I have other concerns about diagnosis- and about MUS in general – but I’ll save them till next time, I think. There’s plenty to go at I’m afraid. But for now I’d like to close this post by touching on an aspect of MUS which particularly concerns me.

The Guidelines for Commissioners identifies not only chronic fatigue syndrome but also myalgic encephalomyelitis as MUS conditions and patient advocates have quite rightly raised concerns about this, pointing out that ME has been recognised by the World Health Organisation as a neurological condition for a great many years. While I agree that this is important, I wonder if it is also overlooking the most important threat from MUS?

In the future, will it matter whether ME is designated MUS or not?  Will it matter whether NICE recommend CBT and GET for ME or not? As more is discovered about ME and the imposition of psychological therapies is made more difficult by the growing weight of evidence against them, will the diagnosis ME – and even CFS – become too troublesome for the powers that be to use any more? Far better, perhaps, from their point of view, to shift new patients off into the vague morass of the ‘MUS’ label, where CBT, GET, and other psychological therapies can be used without fear of interference from those who insist on researching the truth of our condition.

 

 

 

How Many Times Must a Story Be Told…?

Sorry I’ve not been blogging recently. I put the blog to one side to concentrate on another project but I didn’t realise how long it would take. Needing to take breaks every five minutes to replenish my brain when I’m writing doesn’t make for speedy progress. Today, however, it has been May 12, ME Awareness Day, and I managed to share a link to Robert Saunders’ excellent ME-related version of Dylan’s ‘Blowing in the Wind’ on my (mainly non-ME specific) Facebook page. I read what I’d written to introduce the piece again just now and decided it was worth sharing it here too. If you’re involved in the ME world in some way, you’ve probably come across Robert’s splendid video already, but if not then do please take five minutes to listen – and maybe to share it with others.

Here (for a change) is the non-Facebook version of Robert’s introduction to the video.

Even if you think you know something about ME, some of the quotes used in the video may surprise you:

‘I split my clinical time between ME/CFS and HIV and I can tell you if I had to choose between the two illnesses, I’d rather have HIV.’ – Dr Nancy Klimas, Director, Institute of Neuro Immune Medicine, NSU.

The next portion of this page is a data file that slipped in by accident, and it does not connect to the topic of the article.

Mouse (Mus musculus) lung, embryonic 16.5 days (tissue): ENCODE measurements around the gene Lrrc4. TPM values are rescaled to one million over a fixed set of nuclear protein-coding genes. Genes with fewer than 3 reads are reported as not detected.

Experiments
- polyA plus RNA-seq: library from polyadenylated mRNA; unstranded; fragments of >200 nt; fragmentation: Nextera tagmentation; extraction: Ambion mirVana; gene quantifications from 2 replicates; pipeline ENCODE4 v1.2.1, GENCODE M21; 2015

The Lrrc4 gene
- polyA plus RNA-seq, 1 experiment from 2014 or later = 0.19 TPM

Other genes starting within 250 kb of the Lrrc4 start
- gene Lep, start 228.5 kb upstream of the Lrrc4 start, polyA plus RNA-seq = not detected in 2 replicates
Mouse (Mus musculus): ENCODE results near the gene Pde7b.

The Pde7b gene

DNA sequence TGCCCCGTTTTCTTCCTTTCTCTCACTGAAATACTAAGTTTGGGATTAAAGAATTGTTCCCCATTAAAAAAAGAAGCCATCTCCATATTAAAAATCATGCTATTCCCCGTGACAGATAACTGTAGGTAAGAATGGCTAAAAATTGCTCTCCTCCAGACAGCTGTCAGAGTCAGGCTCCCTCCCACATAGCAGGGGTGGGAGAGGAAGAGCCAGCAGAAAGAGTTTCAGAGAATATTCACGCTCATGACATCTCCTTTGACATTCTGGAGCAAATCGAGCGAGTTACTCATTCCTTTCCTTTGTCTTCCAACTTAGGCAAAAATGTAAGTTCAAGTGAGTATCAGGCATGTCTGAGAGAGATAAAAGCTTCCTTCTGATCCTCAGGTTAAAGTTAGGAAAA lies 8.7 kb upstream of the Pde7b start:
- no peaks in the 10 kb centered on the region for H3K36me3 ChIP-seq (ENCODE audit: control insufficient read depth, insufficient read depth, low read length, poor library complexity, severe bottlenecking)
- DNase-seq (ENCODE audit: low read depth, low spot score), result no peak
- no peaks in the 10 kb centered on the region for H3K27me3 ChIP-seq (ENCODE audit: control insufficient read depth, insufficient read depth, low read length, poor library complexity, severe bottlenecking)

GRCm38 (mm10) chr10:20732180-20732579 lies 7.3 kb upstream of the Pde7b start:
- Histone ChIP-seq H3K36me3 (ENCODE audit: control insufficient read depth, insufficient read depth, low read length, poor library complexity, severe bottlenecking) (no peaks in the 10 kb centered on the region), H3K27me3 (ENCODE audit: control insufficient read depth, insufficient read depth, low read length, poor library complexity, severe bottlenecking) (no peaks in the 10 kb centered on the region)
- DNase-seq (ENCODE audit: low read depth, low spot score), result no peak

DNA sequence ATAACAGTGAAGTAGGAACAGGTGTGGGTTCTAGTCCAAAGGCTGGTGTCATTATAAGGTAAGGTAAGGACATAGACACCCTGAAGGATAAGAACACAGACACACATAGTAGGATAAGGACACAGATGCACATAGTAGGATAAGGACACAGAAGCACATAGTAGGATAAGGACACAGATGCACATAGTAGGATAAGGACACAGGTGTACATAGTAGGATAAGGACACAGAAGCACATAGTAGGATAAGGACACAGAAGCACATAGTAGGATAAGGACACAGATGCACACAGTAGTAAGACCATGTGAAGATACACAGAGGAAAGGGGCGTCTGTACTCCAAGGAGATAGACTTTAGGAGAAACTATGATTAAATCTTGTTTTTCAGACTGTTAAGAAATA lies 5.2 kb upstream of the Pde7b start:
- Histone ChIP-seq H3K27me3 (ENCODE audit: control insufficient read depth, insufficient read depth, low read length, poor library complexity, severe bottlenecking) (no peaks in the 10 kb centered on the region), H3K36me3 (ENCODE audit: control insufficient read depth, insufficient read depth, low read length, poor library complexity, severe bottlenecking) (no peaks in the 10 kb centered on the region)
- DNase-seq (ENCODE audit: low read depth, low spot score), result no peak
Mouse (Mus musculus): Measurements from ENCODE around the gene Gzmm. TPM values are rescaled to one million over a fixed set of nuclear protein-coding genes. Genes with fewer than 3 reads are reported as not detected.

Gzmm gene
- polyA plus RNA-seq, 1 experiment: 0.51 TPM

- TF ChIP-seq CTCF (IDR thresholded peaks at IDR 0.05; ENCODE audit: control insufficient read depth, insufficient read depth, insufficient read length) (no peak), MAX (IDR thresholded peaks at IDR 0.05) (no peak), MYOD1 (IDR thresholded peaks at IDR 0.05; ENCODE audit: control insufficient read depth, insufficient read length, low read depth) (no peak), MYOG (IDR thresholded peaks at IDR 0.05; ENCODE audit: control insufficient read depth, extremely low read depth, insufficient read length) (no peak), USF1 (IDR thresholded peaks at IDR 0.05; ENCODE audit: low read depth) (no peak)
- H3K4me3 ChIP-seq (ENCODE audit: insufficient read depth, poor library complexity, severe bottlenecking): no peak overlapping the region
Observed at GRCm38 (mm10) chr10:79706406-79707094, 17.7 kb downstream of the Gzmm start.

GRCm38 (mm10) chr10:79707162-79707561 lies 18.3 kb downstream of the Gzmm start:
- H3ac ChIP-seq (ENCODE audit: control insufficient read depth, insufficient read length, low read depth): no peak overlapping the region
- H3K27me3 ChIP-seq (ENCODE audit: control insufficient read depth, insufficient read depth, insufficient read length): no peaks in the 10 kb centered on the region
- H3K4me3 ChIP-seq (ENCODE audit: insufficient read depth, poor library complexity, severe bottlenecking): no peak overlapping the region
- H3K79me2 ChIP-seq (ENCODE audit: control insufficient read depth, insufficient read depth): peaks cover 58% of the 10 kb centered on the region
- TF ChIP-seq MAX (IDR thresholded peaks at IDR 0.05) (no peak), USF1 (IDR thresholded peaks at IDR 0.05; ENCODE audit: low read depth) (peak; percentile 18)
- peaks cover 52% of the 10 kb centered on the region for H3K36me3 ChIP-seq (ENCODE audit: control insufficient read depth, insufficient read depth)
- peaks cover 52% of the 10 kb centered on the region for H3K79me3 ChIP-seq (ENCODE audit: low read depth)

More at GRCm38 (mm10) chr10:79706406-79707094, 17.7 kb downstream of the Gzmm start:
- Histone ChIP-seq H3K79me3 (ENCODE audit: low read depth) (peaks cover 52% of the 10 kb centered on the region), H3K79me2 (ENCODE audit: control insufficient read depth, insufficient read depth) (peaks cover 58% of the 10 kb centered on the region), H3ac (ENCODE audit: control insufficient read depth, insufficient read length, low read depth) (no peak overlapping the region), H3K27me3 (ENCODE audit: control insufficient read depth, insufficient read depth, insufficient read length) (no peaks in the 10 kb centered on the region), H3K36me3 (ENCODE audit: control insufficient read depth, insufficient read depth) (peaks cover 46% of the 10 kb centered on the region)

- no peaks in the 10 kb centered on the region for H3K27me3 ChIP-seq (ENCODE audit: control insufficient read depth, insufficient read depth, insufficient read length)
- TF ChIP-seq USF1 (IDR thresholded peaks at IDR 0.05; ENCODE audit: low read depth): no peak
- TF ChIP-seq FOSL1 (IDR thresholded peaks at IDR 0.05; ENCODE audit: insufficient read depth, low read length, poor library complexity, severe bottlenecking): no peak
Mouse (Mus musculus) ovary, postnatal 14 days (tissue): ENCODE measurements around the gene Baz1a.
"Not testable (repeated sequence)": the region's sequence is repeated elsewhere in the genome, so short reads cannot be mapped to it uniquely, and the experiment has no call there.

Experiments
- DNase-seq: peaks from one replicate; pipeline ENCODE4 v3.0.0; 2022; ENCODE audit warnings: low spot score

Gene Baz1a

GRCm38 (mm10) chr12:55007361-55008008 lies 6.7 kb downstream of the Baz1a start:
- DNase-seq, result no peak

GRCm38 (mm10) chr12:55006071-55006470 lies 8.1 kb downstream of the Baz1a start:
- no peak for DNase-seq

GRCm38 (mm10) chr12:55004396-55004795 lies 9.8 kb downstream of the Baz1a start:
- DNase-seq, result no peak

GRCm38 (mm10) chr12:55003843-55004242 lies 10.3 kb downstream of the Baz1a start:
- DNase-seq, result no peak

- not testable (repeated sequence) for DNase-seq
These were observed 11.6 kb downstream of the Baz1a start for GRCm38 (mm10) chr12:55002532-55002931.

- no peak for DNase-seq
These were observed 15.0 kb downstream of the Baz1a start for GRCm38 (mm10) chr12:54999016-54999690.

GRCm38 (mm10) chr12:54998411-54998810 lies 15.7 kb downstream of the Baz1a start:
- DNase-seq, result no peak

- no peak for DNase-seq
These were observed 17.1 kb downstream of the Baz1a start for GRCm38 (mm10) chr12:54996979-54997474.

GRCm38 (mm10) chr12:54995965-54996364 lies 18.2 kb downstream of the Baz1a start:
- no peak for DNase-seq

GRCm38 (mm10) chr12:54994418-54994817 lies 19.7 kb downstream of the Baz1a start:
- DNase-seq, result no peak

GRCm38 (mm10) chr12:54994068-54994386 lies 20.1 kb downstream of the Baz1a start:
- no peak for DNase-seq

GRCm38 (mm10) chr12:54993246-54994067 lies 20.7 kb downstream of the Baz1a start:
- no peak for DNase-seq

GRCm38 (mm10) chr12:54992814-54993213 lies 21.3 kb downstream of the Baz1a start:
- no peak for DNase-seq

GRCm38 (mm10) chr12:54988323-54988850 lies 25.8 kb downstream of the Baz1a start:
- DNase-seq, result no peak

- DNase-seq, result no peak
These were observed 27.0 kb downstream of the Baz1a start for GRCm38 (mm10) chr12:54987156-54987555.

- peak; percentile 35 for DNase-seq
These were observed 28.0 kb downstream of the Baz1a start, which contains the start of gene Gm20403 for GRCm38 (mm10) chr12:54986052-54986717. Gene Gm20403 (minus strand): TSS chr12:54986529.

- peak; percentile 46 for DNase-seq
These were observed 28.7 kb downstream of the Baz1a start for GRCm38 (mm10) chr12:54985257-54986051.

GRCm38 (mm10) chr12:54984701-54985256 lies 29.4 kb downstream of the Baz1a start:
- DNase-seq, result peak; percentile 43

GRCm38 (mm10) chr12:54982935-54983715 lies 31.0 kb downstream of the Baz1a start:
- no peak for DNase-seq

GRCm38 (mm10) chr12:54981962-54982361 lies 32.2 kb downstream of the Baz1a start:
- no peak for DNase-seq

‘People with ME are more disabled and have a lower quality of life than people with most other chronic illnesses including heart disease and multiple sclerosis.’

‘When the full details of the PACE Trial become known, it will be considered one of the biggest medical scandals if the 21st century.’ Carole Monaghan, UK MP

The PACE Trial spent £5m of UK taxpayers’ money and purported to illustrate the effectiveness of graded exercise therapy for ME. However, it was eventually discovered to be so full of flaws that it is now being taught in some university courses as an example of how not to do research. In spite of this, PACE is still highly influential worldwide, including here in the UK, its researchers being so embedded in the higher echelons of the medical establishment that mere facts seem to do nothing to damage their ‘credibility’ in the eyes of their peers.

Time and again, the faults and subterfuge which lie behind PACE have been laid bare, first by patients – many working from their sick beds – and more recently by commentators such as Dr David Tuller who have taken the trouble to look at the evidence and understand that the trial, and the biopsychosocial theory which underlies it, need to be exposed as the sham that they are. Time and again, the argument is won, and the PACE researchers are left mumbling the same excuses which didn’t hold water the last time around, yet to change the consensus view of the illness appears to take decades rather than years. Press coverage is slowly improving but the PACE researchers have a powerful lobbying group, the Science Media Centre, on their side, and though journalists are often well meaning, their idea of balance seems to be to present both sides of the argument, irrespective of where the truth may lie. The equivalent of most articles about ME would be a feature on the shape of the planet which gave equal time and weight to the views of the Flat Earth Society.